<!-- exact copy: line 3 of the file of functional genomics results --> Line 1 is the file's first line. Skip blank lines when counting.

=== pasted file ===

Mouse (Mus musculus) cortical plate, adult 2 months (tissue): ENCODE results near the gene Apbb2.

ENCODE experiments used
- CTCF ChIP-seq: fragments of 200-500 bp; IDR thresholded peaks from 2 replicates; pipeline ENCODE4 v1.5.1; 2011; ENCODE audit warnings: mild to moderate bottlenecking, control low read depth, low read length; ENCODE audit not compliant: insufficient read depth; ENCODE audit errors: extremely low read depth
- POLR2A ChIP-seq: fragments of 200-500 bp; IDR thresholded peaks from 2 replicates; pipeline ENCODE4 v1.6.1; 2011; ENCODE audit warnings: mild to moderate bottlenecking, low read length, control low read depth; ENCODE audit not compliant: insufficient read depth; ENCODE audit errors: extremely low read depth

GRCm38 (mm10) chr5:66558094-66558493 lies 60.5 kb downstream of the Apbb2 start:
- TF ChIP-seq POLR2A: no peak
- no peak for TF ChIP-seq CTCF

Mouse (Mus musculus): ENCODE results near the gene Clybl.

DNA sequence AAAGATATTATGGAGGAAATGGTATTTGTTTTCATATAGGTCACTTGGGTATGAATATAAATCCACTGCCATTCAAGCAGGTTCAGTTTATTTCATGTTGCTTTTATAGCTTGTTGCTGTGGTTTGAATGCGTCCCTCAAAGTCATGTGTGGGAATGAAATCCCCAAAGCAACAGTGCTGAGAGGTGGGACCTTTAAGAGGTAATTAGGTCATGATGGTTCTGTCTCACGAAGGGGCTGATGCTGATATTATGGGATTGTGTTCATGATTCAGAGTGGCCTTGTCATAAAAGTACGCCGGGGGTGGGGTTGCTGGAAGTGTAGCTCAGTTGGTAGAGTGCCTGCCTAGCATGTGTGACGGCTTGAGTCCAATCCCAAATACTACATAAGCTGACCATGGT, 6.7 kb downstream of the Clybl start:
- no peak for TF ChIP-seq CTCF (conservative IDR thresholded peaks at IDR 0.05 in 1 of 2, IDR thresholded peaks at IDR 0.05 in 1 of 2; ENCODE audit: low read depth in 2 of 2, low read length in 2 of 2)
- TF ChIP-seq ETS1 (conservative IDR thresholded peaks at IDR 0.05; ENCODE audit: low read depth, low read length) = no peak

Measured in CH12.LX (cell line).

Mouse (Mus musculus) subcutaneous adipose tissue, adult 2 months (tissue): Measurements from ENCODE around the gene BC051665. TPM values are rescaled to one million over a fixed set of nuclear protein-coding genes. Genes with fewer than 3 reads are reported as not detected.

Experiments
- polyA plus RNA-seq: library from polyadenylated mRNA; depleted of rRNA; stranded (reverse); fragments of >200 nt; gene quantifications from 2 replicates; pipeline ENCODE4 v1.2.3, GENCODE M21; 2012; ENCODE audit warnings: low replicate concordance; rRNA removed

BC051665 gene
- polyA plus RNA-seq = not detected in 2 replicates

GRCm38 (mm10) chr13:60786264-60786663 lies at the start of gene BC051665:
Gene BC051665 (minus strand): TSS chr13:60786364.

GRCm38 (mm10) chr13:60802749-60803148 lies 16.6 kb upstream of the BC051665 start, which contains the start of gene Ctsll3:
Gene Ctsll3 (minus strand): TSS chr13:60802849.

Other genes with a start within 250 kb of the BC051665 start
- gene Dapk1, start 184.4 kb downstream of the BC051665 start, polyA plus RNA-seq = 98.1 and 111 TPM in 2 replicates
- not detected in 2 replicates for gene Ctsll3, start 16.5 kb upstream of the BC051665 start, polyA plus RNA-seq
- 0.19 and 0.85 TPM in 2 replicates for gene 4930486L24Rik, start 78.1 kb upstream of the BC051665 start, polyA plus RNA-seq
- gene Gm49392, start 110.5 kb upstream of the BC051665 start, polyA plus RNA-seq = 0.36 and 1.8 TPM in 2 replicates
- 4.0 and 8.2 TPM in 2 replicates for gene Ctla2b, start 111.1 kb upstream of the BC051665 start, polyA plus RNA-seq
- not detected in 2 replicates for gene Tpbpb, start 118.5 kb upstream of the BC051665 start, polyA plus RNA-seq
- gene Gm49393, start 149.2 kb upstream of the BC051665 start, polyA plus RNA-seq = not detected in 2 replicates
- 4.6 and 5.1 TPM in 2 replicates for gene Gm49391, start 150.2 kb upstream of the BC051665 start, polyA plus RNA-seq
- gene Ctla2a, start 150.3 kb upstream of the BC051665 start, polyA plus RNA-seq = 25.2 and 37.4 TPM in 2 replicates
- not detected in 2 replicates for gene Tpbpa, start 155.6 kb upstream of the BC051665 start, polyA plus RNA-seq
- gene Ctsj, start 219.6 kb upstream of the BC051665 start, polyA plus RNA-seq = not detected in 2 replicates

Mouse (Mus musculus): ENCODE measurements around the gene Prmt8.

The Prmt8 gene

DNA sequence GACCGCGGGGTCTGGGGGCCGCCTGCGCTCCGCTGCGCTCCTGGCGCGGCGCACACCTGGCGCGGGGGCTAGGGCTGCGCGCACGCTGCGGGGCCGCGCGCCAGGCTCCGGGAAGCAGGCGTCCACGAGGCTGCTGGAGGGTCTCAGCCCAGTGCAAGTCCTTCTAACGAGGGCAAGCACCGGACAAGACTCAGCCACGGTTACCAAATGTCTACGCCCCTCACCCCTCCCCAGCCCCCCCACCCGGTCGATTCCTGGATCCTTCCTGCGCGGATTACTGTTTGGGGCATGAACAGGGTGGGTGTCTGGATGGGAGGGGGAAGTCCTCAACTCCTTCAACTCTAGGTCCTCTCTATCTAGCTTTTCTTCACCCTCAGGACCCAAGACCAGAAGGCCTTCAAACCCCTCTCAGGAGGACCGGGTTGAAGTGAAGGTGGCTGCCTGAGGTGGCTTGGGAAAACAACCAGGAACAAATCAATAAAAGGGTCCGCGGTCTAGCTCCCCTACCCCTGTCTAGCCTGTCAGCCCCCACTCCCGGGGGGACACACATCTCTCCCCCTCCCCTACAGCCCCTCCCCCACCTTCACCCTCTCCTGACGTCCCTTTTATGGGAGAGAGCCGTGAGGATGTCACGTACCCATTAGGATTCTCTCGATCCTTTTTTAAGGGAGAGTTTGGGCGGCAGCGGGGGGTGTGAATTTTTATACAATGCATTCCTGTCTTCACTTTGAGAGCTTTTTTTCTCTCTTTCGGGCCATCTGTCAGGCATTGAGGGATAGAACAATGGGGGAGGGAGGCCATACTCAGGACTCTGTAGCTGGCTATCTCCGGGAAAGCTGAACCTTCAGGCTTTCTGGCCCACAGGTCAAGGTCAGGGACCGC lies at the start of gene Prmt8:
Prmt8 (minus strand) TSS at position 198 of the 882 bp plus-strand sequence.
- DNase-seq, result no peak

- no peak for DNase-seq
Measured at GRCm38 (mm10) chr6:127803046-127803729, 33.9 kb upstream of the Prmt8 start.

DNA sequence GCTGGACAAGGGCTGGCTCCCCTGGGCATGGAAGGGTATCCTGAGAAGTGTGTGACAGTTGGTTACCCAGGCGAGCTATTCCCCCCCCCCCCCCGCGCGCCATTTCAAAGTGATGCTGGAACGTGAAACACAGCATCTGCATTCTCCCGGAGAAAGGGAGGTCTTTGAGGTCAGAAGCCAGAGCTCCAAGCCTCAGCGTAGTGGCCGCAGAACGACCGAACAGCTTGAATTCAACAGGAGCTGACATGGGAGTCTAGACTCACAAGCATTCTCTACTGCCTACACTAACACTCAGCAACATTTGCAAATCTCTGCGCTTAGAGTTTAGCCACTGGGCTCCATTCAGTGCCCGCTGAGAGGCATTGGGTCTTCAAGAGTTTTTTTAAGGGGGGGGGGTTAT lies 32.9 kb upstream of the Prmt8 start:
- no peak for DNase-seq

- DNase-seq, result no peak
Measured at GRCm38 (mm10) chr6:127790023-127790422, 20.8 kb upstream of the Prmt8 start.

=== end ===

- CTCF ChIP-seq: fragments of 200-500 bp; IDR thresholded peaks from 2 replicates; pipeline ENCODE4 v1.5.1; 2011; ENCODE audit warnings: mild to moderate bottlenecking, control low read depth, low read length; ENCODE audit not compliant: insufficient read depth; ENCODE audit errors: extremely low read depth